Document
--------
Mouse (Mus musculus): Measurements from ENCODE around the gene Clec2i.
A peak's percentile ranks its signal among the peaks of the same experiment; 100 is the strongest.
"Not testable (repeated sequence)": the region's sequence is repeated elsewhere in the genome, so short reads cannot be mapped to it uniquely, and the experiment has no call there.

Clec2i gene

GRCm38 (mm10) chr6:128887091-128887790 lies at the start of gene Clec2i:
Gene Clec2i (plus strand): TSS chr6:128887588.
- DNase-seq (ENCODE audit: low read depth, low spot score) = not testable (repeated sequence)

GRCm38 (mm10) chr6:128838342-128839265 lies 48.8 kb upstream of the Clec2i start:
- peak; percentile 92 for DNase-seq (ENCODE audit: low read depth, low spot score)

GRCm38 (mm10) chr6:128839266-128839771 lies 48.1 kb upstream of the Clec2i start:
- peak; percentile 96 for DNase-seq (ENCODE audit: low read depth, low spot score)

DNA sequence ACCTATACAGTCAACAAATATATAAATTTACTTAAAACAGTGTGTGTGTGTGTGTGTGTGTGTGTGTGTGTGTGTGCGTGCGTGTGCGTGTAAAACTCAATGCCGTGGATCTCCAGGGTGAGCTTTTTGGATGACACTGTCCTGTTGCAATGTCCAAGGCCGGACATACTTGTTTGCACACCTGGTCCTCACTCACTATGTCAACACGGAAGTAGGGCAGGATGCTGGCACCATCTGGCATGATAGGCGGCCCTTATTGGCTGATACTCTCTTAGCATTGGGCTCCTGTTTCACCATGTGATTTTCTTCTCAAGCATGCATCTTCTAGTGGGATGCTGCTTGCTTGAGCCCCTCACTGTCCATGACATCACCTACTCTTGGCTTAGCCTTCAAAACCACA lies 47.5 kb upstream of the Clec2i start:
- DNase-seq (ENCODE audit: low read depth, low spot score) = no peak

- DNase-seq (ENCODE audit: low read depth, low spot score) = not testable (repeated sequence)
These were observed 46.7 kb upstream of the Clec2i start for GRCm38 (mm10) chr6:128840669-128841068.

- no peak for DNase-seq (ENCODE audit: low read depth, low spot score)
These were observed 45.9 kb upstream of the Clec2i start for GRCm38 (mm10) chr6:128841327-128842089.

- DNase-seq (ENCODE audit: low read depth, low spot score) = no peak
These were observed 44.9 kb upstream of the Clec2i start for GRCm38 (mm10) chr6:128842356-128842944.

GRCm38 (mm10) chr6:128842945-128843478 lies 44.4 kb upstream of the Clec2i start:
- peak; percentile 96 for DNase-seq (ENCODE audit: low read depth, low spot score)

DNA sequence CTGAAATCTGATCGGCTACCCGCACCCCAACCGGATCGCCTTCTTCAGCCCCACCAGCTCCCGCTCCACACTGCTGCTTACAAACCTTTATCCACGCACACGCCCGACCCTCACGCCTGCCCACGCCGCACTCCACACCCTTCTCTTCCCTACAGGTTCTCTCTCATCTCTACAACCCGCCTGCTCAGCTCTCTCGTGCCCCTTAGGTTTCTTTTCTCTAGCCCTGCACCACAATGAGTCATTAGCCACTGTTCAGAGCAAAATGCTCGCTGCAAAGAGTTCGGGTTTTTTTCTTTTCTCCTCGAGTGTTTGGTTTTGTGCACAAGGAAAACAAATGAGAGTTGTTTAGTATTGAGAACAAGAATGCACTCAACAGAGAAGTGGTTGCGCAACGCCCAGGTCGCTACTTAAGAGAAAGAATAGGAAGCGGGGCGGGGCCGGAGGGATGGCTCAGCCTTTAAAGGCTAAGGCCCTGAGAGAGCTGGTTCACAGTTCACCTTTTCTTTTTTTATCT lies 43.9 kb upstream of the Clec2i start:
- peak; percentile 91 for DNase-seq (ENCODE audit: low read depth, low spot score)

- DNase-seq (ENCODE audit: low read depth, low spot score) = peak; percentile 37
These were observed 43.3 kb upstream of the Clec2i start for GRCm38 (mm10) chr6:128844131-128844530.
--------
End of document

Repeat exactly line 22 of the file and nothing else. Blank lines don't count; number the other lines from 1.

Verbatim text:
DNA sequence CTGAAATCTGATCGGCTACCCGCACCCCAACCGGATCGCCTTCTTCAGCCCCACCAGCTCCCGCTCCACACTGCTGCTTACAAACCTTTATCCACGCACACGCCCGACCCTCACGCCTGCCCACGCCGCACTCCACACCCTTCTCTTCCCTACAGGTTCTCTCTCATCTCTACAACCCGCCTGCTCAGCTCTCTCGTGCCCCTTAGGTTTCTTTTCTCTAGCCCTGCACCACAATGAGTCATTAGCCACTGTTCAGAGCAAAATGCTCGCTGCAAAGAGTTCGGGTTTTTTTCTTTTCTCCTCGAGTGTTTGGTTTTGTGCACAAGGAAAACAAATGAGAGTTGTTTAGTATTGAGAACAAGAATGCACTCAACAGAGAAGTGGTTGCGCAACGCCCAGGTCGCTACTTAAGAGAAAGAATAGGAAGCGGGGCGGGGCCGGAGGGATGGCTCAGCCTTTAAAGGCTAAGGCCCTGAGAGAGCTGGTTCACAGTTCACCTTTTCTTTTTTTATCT lies 43.9 kb upstream of the Clec2i start: